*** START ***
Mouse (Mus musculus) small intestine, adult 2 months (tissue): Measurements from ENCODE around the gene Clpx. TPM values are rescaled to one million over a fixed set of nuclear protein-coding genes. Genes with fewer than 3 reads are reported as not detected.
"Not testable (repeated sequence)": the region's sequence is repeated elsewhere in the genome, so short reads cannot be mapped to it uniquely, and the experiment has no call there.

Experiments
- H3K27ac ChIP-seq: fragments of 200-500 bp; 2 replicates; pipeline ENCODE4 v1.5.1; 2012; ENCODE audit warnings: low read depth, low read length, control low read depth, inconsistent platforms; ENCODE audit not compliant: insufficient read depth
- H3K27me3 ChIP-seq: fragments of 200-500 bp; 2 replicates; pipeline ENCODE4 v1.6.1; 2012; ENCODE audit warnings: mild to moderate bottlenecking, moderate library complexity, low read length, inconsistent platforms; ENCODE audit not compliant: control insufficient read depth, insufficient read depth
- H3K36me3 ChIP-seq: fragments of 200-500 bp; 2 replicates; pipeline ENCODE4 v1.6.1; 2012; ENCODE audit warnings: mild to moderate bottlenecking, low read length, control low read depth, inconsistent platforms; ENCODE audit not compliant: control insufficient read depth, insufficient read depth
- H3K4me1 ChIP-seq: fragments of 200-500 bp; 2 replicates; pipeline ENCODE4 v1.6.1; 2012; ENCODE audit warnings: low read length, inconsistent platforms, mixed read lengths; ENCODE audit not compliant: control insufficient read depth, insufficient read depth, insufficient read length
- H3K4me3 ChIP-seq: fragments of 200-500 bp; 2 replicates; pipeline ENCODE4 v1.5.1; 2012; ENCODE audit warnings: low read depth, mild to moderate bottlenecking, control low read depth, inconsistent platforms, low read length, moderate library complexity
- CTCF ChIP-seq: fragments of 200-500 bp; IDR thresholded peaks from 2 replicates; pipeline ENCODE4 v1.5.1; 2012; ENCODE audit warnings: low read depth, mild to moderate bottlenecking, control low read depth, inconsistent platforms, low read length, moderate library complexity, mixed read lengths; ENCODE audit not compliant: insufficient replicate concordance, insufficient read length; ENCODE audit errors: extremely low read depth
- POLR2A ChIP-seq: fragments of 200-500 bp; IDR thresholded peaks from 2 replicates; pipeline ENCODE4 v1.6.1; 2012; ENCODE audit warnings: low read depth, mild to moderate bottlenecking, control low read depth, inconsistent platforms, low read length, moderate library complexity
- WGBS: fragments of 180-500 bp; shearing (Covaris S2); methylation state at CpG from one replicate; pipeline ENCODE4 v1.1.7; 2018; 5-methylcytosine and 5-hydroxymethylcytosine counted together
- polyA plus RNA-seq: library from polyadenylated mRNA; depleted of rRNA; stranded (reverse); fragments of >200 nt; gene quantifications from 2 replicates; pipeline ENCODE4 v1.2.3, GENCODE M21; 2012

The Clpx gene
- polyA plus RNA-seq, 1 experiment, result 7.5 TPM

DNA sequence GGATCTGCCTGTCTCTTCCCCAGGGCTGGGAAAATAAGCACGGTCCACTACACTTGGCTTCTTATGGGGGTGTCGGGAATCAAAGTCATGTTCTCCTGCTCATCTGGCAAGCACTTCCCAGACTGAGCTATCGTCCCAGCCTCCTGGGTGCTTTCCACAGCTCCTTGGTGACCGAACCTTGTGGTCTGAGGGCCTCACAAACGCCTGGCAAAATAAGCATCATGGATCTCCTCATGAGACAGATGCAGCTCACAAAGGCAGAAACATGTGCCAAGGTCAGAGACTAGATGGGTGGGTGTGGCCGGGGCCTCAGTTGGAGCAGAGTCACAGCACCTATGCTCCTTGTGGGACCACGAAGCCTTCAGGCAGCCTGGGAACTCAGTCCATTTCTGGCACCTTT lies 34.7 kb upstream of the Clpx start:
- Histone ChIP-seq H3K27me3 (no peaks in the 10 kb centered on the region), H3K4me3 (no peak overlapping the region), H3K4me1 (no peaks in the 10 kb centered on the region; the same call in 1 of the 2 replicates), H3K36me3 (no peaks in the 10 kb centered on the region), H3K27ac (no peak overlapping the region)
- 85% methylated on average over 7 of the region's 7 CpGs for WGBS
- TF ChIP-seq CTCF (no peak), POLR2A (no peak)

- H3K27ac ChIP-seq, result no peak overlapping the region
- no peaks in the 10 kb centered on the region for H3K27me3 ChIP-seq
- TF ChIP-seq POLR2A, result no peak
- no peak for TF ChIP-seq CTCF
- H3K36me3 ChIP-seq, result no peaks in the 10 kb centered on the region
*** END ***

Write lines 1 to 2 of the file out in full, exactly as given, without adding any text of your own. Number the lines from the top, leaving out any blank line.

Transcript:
Mouse (Mus musculus) small intestine, adult 2 months (tissue): Measurements from ENCODE around the gene Clpx. TPM values are rescaled to one million over a fixed set of nuclear protein-coding genes. Genes with fewer than 3 reads are reported as not detected.
"Not testable (repeated sequence)": the region's sequence is repeated elsewhere in the genome, so short reads cannot be mapped to it uniquely, and the experiment has no call there.